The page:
You do care, right? Or at the very least, you’re interested in learning about my health woes so you don’t make the same mistakes. Hey, I’m OK with that. I’m a giver.
Not only did I have a big area of skin removed from my back last week, but on the same day I had an appointment with my primary care doctor as well. During the appointment, I mentioned that I have been feeling so tired all the time, even when I try to get enough sleep, and nothing seems to help. She decided that it would be best to have bloodwork done to check if something might be imbalanced and causing my fatigue. Tuesday really was human pincushion day.
I expected that maybe my thyroid was out-of-whack, which was why I was tired and struggling to not gain weight. Or maybe I was anemic.
The results were back on Friday, and for the most part they were normal. Except for one line of the report: Vitamin D. Last year when she checked my vitamin D levels they were very slightly low, and she recommended including more foods with vitamin D in my diet and taking a multivitamin. I’ve been doing that as much as possible, but the new test results showed my vitamin D levels were much lower than last year, outside of the recommended levels and into “deficient” classification.
I’m not quite sure how my vitamin D levels managed to go even lower after I started taking a multivitamin more regularly. But if it’s related to feeling tired, well, I can’t question the results. I’m sluggish all the time. Exercise will give me energy, but finding the energy to get started is hard. And once I do start moving, my muscles want to give out on me far sooner than they should.
Since getting the blood results, I’ve been reading more about vitamin D and it’s link to different health issues. I knew that being deficient in vitamin D could lead to weak bones, but there’s also solid research linking it to muscle weakness, metabolic disorders (including weight gain, increased risk of type 2 diabetes, and having difficulty losing weight), and fatigue. Huh. I didn’t realize vitamin D was the super-vitamin. Look out B-12 – vitamin D is coming to take you out of the spotlight.
I now must focus on getting more vitamin D. And this is where it gets ironic. Vitamin D supplementation is good, but the best way too get vitamin D is from the sun. Spending time in the sunshine is the easiest method for building up vitamin D in the body – the skin soaks in the sunshine, which triggers the body to make it’s own vitamin D in large quantities. Supplements work, but the body’s natural production is far more efficient and requires less time to raise vitamin D levels.
So spending more time with my skin exposed to sunlight would be a big help. However, wearing sunscreen blocks 95% of the vitamin D production. Which means to get my vitamin D sun therapy, I’d have to be in the sun for 15-30 minutes a few days a week without sunscreen. But because I’m a high risk for skin cancer, sunscreen is a must for being outside.
I’m damned if I do, damned if I don’t.
(And we won’t even discuss the fact that 15-30 minutes in the sun without sunscreen would have me a painful shade of pinkish-red, because this pale girl gets a pink flush just thinking about the sun.)
My doctor knows sunlight therapy isn’t an option for me, and didn’t even recommend it. I’m now on 5000 IU of vitamin D a day for at least the next six months. That seems like a lot to me. For reference, the average recommended daily value is 400-600 IU a day. She believes that getting my vitamin D levels raised should give me more energy and an overall better feeling of wellness. I’m willing to try just about anything to give me the energy to get more done.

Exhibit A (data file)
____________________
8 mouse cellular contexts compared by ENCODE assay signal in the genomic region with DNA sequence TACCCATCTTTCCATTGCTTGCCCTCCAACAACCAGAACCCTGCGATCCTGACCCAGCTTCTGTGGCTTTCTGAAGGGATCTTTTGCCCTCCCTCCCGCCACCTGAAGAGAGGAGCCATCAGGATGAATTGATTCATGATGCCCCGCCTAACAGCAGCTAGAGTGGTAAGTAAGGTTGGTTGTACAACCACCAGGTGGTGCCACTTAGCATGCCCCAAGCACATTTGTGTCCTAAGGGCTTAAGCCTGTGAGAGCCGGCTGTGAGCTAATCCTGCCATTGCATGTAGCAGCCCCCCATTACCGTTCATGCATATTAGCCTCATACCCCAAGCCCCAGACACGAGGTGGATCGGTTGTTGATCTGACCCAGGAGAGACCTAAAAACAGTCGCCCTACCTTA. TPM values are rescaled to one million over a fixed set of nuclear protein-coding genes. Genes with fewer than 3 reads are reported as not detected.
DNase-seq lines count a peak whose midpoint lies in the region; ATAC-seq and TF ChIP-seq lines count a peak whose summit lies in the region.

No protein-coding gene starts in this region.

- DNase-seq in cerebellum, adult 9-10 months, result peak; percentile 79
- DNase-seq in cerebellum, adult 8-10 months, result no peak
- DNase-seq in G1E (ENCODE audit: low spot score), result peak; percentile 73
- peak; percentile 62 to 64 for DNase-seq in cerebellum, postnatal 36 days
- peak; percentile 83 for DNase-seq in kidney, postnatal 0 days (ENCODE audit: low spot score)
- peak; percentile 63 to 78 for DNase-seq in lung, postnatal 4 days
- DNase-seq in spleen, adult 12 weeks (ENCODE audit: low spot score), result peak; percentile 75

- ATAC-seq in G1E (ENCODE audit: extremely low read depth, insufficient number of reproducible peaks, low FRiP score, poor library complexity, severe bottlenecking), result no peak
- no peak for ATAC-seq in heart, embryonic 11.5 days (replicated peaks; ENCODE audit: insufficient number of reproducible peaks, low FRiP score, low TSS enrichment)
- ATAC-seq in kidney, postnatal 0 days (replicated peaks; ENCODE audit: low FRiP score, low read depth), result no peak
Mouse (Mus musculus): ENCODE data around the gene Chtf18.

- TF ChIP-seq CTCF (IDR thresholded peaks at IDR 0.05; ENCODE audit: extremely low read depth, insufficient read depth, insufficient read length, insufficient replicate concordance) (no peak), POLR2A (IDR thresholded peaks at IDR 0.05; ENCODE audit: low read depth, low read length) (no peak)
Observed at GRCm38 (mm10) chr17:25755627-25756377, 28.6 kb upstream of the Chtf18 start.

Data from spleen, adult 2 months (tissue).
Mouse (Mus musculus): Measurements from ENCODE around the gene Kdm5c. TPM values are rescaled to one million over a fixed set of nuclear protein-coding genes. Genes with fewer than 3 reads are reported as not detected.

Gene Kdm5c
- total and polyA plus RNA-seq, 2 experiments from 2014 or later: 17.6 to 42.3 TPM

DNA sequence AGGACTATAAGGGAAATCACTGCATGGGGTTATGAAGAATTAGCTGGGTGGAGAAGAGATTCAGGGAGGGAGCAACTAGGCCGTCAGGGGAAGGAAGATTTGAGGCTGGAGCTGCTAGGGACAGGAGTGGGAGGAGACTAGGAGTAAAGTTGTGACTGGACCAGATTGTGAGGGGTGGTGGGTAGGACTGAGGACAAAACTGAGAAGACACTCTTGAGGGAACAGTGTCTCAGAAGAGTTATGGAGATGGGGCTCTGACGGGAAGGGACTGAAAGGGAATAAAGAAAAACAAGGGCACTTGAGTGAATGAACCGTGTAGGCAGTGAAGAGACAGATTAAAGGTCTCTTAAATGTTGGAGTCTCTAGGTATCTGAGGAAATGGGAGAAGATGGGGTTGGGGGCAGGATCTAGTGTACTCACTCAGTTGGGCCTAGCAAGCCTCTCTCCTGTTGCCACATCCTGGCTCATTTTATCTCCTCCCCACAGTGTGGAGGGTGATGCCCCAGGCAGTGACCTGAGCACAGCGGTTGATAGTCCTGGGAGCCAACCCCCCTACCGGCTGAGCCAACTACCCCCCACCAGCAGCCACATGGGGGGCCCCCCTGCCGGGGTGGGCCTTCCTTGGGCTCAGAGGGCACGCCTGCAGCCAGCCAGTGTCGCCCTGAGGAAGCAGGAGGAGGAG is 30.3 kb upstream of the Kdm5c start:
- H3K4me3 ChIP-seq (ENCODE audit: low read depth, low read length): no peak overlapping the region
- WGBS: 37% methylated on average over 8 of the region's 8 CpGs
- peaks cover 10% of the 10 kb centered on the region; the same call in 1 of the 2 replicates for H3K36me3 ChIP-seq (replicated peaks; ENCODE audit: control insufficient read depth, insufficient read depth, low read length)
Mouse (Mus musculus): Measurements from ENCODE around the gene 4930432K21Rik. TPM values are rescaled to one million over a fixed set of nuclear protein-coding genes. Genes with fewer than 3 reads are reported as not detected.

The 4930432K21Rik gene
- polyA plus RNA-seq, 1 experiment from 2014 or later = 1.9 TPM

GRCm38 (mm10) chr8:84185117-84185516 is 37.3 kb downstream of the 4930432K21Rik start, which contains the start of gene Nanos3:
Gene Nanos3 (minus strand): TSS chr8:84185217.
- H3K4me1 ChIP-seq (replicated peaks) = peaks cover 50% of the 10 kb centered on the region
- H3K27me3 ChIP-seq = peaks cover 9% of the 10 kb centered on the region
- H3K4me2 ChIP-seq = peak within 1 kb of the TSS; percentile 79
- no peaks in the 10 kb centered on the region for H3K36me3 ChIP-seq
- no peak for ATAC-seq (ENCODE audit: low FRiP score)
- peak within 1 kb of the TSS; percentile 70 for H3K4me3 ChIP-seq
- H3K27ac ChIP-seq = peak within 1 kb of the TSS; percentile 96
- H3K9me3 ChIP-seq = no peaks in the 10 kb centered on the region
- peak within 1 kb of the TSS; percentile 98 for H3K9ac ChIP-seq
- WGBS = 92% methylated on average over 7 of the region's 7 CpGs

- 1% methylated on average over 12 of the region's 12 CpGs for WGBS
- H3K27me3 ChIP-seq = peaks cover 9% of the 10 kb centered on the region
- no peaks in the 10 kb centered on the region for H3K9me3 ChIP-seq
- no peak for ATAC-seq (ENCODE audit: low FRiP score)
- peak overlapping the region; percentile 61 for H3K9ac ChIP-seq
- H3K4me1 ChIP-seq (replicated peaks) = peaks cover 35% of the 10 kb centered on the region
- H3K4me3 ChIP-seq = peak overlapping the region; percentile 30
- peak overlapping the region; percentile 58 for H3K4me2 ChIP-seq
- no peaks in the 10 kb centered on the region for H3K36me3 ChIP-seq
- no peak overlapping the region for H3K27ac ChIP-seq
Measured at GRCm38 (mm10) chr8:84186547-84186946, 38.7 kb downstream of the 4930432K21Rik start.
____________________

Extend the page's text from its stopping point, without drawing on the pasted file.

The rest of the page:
I’ve been taking my supplements (they’re itty-bitty liqui-gels, so they’re easy to take) for five days now and I’m not sure when I’m supposed to notice any difference. I’ve been more awake the past couple of days, but that could be just from having the kids at camp and not being distracted when I work. I’ll re-assess in a few weeks to see if I think it’s making a difference.
I wouldn’t be surprised if more people have lower vitamin D levels now that sun safety has become such an important topic. We’re all wearing more sunscreen and trying to cover up in the sun to avoid skin cancer, but are we possibly setting ourselves up for other problems? I doubt many adults drink a lot of vitamin D fortified milk, and there aren’t a lot of foods with high levels of it.
Here’s hoping this is the key to what’s been dragging me down.
The incision from having my mole and surrounding area removed is healing nicely. I’ve had to remind myself not to twist or bend too much, or it pulls at the stitches and hurts.
A few people have asked what it looks like. I’m not going to insert the photo in this post, because I respect that there are some squeamish folks out there who really DON’T want to see it. But if you do want to check it out, you can click here to see the incision. It’s about 3″ long with several stitches, just an inch or so away from my spine. It hurts if I lean back on it the wrong way, and sometimes the stitches poke me. I can’t wait to get them out next week.
The photo is, for me, a fantastic reminder of why sunscreen is important. If you or someone you care about has any moles that you’re concerned with, the image of my incision can be great motivation for making an appointment with a dermatologist.
Early screening saves lives – this will leave a nasty scar on my back, but I also feel good that we caught it before it had any chance to turn into cancer.
Edited to add: Just in case you think I’m endorsing the brand of vitamin D in the photo – liqui-gels were recommended, and this brand was selected because I recognized the name and it was on sale when I was at the store. I mean, I’m happy with it so far, but it’s not sponsored in any way.